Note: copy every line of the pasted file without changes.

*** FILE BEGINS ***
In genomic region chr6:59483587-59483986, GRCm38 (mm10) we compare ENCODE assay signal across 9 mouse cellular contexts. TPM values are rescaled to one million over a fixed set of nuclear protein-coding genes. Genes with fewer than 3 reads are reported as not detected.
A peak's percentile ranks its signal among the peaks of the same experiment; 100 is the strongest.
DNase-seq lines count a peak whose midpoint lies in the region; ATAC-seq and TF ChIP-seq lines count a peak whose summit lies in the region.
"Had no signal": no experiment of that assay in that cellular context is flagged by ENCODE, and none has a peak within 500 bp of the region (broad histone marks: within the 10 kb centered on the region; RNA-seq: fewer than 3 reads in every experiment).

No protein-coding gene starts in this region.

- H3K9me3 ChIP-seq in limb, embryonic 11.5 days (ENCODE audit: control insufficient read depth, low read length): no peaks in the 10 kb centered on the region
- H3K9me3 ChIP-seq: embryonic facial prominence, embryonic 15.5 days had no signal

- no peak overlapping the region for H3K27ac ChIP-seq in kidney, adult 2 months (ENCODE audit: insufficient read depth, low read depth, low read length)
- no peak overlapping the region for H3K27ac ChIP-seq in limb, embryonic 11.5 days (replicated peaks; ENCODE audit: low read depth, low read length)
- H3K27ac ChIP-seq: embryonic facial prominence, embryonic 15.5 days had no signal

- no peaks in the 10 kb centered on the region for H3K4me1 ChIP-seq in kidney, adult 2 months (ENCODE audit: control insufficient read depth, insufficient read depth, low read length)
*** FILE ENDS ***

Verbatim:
In genomic region chr6:59483587-59483986, GRCm38 (mm10) we compare ENCODE assay signal across 9 mouse cellular contexts. TPM values are rescaled to one million over a fixed set of nuclear protein-coding genes. Genes with fewer than 3 reads are reported as not detected.
A peak's percentile ranks its signal among the peaks of the same experiment; 100 is the strongest.
DNase-seq lines count a peak whose midpoint lies in the region; ATAC-seq and TF ChIP-seq lines count a peak whose summit lies in the region.
"Had no signal": no experiment of that assay in that cellular context is flagged by ENCODE, and none has a peak within 500 bp of the region (broad histone marks: within the 10 kb centered on the region; RNA-seq: fewer than 3 reads in every experiment).

No protein-coding gene starts in this region.

- H3K9me3 ChIP-seq in limb, embryonic 11.5 days (ENCODE audit: control insufficient read depth, low read length): no peaks in the 10 kb centered on the region
- H3K9me3 ChIP-seq: embryonic facial prominence, embryonic 15.5 days had no signal

- no peak overlapping the region for H3K27ac ChIP-seq in kidney, adult 2 months (ENCODE audit: insufficient read depth, low read depth, low read length)
- no peak overlapping the region for H3K27ac ChIP-seq in limb, embryonic 11.5 days (replicated peaks; ENCODE audit: low read depth, low read length)
- H3K27ac ChIP-seq: embryonic facial prominence, embryonic 15.5 days had no signal

- no peaks in the 10 kb centered on the region for H3K4me1 ChIP-seq in kidney, adult 2 months (ENCODE audit: control insufficient read depth, insufficient read depth, low read length)